Many of my arguments were aimed against the anti-prevention folks - i.e., no one should listen to them too carefully, here's where it ends, and here are some arguments against their position.Before we wade in too deep, I think there are extremists at both ends of the spectrum – and both fall off the biblical world view table. That doesn't mean there's not a biblical worldview at stake here.
And let's be clear: what is important in this issue is that we respond to the world with the Gospel – which includes God's plan for marriage and family.
Towards the end I was more addressing your views specifically. I agreed that children are seen as a blessing in the Bible. I don't want to argue with your point that children are a blessing, or with your interpretation of the scripture you use. I think I can narrow down my objection to one simple counter-warning.I think that is a completely valid place to start. However, I also think that it must come down to interpreting Scripture. We can invent all kinds of arguments if we ignore Scripture that have no bearing on the matter because those arguments ignore the precepts God has laid down in Scripture.
Go ahead and criticise "the pandemic view that children are a burden and not a blessing". But be careful how you establish a connection between viewing children as a burden and prevention.
It may put it in perspective if I tell you where I'm coming from. I've been in three churches and all of them preached anti-prevention loud and clear, always on the basis that "kids are a blessing and if you prevent pregnancy you are devaluing that blessing". They were filled with large families. Many of these families were suffering under marital or financial problems which they just couldn't seem to get under control because there were always three babies in the house and one on the way. If you've never been in this situation or viewed it up close you have no idea of the organizational, emotional, and spiritual bewilderment and chaos that results. But they felt guilt about the idea of identifying this as a problem. Because of the argument used to bring them there, they felt the same sense of responsibility toward the non-existent child that could be created tonight as they did toward the kids they already had. If they valued children they wouldn't move a finger to stop one from coming into being. In the process the children they had suffered.Anecdotally, there is no one reading this blog who hasn't seen a family of 5 kids, 7 kids, 9 kids (or more) toward which one hasn't thought, "brother: cut your wife a break. Take a walk or something." I also don't doubt that we have also seen large families that are great families – families with many kids in which the whole clan apparently gets along and keeps on keeping on.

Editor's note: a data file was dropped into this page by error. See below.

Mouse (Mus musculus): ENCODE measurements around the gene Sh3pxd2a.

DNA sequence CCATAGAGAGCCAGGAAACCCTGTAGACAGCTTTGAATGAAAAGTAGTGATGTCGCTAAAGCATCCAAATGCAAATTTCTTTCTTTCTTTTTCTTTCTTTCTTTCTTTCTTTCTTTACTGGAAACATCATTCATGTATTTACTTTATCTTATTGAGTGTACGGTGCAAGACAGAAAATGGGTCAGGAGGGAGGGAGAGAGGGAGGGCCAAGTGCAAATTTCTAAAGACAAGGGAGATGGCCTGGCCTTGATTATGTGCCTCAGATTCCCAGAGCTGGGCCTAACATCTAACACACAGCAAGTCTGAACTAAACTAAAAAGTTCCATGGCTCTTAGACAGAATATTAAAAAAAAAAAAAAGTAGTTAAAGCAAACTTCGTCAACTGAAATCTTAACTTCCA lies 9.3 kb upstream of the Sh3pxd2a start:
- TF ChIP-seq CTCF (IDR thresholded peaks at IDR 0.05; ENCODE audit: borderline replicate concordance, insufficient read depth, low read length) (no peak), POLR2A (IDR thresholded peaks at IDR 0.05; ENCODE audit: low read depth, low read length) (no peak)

But there's a significant flip side: we also see plenty of families of a few children (and even no children) to which we want to say, "brother, cut your wife a break. Get a job/Get a life/get a clue," or in which we want to say, "sister, cut the brother a break."
The issue, ultimately, is not about economics: the issue is about whether we are living the way God intended marriage to work, and whether we are striving for that objective and not some lesser, mundane objective.
It is also important to note that divorce is more prevalent among the newly married and those with older children, and infertility actually is a major self-identifier in the causes of divorce. Additionally, two-income families are more likely to divorce apparently because they have a lower fertility rate. This again points to whether we are living the way God says we should live instead of the way that seems right to a man.
I.e., your articles were apparently prompted by a nasty attitude you see in your circles; my counter-warning was prompted by a difficult situation I saw in my circles accompanying the attitude you suggest adopting.I don't think I would call what I see a "nasty attitude". I think that most people who think this way (like me, personally) don't mean any harm by it – we just have forgotten that Jesus is Lord of All, and that we have a greater responsibility than simply to get by, or to get a new PDA, or a whatever your personal consumer weakness might be.
There are many good reasons to prevent pregnancy at one time or another or limit the number of children one will have, besides simply not valuing God's gift of kids.
I want to talk specifics, and to talk about the rest of Alana's comments, but I have a meeting about to start this morning. I am hopeful I will get back here tomorrow. Let's keep the powder dry until we can get all the way through Alana's comments completely, shall we?
Be well. If you think about it, pray for my wife's sister and her husband and son. The boy has been diagnosed with water on the brain, and he's only 5 months old. They are seeing the specialist today. Prayer would be appreciated.